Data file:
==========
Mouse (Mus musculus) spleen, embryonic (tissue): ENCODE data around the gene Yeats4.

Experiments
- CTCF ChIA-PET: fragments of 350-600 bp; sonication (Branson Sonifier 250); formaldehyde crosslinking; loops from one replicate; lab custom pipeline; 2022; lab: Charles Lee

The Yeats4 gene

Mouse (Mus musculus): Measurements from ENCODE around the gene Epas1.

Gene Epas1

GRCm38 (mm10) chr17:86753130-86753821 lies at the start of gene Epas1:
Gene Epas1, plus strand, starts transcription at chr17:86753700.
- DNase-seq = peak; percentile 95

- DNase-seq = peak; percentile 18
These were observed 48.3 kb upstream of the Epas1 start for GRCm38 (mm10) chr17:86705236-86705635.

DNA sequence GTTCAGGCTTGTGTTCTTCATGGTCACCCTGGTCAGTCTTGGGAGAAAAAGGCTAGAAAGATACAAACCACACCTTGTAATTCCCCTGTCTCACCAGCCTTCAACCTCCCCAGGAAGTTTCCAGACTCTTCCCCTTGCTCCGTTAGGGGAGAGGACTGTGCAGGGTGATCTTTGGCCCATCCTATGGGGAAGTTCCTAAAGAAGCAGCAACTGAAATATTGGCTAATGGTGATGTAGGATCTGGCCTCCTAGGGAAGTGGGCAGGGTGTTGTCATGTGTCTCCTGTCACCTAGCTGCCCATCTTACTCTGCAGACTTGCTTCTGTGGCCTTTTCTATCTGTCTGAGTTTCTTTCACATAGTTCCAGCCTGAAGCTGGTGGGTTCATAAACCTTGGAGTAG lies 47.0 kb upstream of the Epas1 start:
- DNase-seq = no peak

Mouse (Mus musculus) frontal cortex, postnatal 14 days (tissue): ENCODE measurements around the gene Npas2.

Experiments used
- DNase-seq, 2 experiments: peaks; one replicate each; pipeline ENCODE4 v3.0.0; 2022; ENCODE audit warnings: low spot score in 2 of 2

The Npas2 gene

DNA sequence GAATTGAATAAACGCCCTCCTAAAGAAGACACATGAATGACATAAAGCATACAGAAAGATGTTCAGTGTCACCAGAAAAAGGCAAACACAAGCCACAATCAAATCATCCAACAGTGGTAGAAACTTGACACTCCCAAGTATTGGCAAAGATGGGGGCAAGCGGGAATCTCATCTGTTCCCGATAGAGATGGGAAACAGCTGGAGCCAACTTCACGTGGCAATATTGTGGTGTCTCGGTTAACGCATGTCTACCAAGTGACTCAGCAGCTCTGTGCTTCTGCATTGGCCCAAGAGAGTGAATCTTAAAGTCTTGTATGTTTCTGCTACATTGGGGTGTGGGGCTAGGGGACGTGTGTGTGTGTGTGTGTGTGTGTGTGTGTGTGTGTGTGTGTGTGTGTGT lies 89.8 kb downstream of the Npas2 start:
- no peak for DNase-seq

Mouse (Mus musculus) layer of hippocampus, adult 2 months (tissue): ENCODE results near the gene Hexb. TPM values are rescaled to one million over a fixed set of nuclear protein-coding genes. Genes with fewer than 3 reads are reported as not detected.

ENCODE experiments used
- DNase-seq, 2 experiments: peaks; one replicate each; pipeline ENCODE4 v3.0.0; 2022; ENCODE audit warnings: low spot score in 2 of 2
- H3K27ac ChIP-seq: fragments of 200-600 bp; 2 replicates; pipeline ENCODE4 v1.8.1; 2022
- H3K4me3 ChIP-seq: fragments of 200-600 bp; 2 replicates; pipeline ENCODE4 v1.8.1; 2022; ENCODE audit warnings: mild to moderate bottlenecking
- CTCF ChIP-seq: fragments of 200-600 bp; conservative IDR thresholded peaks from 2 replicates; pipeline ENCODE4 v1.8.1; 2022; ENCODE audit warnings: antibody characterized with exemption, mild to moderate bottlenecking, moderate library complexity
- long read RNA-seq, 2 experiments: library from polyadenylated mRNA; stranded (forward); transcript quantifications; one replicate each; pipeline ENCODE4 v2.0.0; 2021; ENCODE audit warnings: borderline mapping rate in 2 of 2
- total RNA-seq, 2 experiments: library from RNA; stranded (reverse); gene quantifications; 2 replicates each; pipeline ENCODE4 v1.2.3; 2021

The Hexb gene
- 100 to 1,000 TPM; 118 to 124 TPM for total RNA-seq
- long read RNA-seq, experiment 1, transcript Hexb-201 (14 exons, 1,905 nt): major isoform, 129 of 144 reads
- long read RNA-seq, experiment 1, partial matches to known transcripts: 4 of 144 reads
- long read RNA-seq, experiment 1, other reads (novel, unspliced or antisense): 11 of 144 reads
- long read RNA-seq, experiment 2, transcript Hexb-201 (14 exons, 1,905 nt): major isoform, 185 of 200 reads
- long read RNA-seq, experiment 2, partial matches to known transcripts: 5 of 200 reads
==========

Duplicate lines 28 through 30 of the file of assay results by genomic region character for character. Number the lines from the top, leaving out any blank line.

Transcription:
The Hexb gene
- 100 to 1,000 TPM; 118 to 124 TPM for total RNA-seq
- long read RNA-seq, experiment 1, transcript Hexb-201 (14 exons, 1,905 nt): major isoform, 129 of 144 reads